Beer Ingredients

The basic ingredients of beer are water and a fermentable starch source such as malted barley. Most beer is fermented with a brewer's yeast and flavored with hops. Less widely used starch sources include millet, sorghum and cassava. Secondary sources (adjuncts), such as maize (corn), rice, or sugar, may also be used, sometimes to reduce cost, or to add a feature, such as adding wheat to aid in retaining the foamy head of the beer.  The proportion of each starch source in a beer recipe is collectively called the "grain bill". Most modern beer is brewed with hops which add bitterness and other flavors and act as a natural preservative and stabilizing agent. Other flavoring agents such as gruit herbs, or fruits, may be included or used instead of hops. The strength of modern beer is usually around 4% to 6%. 

Beer Definition

Various legal definitions of beer exist and differ across countries. Historically, the most famous of these was the Reinheitsgebot, which applied to parts of the Holy Roman Empire and Germany, which required beer to be made from only water, hops, and barley; which is still the predominant mixture of ingredients, even today, by commercial brewers.

Beer Types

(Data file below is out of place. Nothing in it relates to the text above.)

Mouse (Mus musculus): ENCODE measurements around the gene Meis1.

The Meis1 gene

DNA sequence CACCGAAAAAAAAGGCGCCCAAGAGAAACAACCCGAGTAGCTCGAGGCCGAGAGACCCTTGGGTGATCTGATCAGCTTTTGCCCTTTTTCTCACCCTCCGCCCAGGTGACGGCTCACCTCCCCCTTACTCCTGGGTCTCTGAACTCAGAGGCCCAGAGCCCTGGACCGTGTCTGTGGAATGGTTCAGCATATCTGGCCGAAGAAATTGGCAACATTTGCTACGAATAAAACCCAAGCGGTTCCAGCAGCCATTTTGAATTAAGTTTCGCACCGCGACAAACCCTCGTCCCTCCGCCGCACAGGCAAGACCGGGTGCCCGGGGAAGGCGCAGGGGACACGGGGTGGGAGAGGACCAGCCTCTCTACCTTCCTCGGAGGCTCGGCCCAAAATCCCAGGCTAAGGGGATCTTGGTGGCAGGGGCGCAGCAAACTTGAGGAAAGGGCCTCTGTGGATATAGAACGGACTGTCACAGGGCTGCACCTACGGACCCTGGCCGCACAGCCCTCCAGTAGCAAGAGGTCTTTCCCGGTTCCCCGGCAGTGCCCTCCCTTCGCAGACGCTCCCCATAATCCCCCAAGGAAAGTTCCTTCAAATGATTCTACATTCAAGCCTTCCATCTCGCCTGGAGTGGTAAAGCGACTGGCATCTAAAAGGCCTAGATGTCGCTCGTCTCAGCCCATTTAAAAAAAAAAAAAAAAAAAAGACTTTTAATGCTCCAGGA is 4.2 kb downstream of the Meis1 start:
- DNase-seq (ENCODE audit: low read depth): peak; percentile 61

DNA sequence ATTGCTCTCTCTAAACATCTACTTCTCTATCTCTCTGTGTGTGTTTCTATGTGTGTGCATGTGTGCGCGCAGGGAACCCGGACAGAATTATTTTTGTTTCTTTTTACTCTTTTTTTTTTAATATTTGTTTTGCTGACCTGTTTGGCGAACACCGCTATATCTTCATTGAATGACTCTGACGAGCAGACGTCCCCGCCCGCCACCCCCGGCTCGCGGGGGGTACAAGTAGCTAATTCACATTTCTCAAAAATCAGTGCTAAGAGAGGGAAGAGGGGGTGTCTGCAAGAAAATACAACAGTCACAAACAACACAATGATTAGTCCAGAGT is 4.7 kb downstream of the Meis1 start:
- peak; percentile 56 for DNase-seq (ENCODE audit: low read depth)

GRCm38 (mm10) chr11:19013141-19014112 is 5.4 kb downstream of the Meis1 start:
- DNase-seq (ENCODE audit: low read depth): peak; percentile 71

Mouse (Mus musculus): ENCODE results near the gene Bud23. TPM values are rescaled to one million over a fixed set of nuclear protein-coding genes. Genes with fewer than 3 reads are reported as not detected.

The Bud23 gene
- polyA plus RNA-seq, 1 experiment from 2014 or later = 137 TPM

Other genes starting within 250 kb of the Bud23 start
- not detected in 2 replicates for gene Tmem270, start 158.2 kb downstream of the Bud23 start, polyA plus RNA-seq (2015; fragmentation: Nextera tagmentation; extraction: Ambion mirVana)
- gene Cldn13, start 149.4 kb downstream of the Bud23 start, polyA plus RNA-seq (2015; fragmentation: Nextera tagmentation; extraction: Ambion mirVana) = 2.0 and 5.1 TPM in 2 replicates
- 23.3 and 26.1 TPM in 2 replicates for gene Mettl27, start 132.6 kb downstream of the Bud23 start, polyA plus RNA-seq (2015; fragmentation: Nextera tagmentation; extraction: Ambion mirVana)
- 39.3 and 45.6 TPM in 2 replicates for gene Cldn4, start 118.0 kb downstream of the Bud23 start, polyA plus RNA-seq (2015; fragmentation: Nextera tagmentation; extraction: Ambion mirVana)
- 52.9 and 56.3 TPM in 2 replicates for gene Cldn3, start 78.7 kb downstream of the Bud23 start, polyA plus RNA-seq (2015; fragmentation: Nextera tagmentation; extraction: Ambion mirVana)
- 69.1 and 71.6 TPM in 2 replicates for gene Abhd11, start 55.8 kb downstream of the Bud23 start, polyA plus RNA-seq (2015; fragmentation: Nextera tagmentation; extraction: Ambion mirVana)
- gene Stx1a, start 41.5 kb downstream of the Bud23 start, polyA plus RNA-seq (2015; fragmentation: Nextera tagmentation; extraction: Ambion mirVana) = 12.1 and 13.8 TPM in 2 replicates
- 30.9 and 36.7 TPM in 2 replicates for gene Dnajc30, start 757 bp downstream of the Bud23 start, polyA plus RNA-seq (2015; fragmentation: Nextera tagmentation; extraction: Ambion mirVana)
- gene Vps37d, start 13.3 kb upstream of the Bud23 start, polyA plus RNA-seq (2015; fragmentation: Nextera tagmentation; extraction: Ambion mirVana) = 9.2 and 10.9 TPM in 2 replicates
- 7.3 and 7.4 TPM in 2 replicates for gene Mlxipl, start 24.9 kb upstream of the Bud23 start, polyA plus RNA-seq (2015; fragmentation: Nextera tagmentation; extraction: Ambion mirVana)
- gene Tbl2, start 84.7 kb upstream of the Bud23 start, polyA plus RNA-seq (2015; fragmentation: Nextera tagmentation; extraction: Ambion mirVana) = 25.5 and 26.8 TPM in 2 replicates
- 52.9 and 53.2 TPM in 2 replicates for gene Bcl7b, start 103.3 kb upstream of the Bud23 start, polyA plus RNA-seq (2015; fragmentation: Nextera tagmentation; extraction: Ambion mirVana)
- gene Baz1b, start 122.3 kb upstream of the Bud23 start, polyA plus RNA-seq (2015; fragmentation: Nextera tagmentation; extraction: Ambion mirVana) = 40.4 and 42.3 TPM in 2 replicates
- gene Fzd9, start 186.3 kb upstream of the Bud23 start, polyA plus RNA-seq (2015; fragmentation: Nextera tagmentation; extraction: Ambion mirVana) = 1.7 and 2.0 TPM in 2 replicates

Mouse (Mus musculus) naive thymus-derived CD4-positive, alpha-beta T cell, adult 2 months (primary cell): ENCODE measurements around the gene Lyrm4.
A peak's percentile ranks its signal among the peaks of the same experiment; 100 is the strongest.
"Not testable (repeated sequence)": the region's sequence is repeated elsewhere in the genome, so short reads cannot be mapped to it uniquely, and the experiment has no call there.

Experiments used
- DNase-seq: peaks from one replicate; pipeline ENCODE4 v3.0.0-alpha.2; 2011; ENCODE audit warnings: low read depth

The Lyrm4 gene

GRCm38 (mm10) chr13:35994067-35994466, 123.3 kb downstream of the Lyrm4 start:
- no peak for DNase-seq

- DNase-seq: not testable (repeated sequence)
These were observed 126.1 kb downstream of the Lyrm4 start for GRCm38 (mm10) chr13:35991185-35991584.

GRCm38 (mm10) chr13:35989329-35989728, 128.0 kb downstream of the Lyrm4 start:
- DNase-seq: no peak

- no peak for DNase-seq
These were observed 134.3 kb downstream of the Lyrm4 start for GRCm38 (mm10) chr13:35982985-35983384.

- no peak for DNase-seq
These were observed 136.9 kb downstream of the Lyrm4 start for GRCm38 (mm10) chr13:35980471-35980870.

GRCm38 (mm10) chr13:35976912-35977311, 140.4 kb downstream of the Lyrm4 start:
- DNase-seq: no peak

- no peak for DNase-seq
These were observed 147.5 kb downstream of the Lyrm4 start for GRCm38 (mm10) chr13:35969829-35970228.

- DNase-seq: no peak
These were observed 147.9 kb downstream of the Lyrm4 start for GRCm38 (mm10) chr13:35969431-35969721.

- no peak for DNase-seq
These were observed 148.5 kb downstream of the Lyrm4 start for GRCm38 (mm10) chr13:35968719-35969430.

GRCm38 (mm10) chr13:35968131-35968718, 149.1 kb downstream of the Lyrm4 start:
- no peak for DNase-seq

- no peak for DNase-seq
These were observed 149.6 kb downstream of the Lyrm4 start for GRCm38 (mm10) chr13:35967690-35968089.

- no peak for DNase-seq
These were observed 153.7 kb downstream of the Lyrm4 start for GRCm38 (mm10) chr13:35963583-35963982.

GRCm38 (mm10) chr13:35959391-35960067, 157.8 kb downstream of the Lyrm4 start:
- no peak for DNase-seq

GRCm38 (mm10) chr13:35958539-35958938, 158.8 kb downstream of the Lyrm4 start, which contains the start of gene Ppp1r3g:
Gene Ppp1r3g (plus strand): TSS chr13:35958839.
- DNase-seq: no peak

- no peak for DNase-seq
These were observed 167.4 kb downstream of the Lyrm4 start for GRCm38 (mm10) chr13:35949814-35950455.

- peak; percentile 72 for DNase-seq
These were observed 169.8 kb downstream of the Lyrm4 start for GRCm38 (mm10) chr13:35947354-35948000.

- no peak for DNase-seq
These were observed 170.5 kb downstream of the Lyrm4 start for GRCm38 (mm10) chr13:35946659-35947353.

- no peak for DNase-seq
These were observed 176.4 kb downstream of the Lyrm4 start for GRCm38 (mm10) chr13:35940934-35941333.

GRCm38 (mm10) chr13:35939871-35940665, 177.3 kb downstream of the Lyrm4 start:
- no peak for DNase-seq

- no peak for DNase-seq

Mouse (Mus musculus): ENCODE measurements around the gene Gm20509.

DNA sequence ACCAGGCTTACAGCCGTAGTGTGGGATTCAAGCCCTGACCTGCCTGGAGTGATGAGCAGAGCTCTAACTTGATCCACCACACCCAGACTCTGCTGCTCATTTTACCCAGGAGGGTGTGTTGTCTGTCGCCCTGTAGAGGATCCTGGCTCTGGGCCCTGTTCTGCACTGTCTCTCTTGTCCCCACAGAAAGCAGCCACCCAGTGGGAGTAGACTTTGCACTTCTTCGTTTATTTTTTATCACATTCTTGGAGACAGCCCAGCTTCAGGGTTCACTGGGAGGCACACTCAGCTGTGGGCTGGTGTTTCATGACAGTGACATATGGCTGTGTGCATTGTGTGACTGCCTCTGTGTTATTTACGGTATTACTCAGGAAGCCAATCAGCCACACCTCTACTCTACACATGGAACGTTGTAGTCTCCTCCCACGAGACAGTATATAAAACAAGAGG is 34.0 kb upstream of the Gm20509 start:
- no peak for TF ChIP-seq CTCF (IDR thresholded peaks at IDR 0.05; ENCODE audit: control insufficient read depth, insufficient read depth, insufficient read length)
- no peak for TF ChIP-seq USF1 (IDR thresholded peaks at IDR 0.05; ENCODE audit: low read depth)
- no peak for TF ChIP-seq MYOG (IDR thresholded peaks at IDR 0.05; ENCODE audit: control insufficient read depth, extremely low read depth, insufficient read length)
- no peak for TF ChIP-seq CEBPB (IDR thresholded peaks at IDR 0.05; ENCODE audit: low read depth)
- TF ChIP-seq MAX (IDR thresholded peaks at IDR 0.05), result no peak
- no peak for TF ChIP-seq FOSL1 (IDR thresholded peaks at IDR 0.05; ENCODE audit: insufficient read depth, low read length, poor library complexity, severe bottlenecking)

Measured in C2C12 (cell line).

There are basically two types of beer; Lagers and Ales.

  • Lagers are broken down into the following classifications:

    • American Lager - has little in the way of hop and malt character, it is straw to gold in color, very clean and crisp, and a highly carbonated lager; it's made from hops as well as barley and is referred to as "american" due to Miller, Budweiser, Pabst and Molson's high volume production and popularity across the USA

    • Pilsner - a type of pale lager, takes its name from Plzeň, a city in Bohemia, now in the Czech Republic, where it was first produced in 1842. Modern pilsner has a very light, clear color from pale to golden yellow and a distinct hop aroma and flavor with an alcohol strength typically around 4.5%-5% (by volume)

    • Dunkel - refers to several types of dark German lager, which typically range in color from amber to dark reddish brown and are characterized by their smooth malty flavor

    • Bock - a strong lager of German origin with several substyles, including maibock, a paler, more hopped version; doppelbock  a stronger and maltier version; and eisbock, a much stronger version made by partially freezing the beer and removing the ice that forms. Originally a dark beer, a modern bock can range from light copper to brown in color; the style is very popular, with many examples brewed internationally

  • Ales are broken down into these classifications:

    • Pale Ale - an ale made with predominantly pale malt, the highest proportion of pale malts results in a lighter color. The term "pale ale" first appeared around 1703 for beers made from malts dried with coke, which resulted in a lighter color than other beers popular at that time. Different brewing practices and hop levels have resulted in a range of taste and strength within the pale ale family. Many versions exist (look closely at the labels) which include: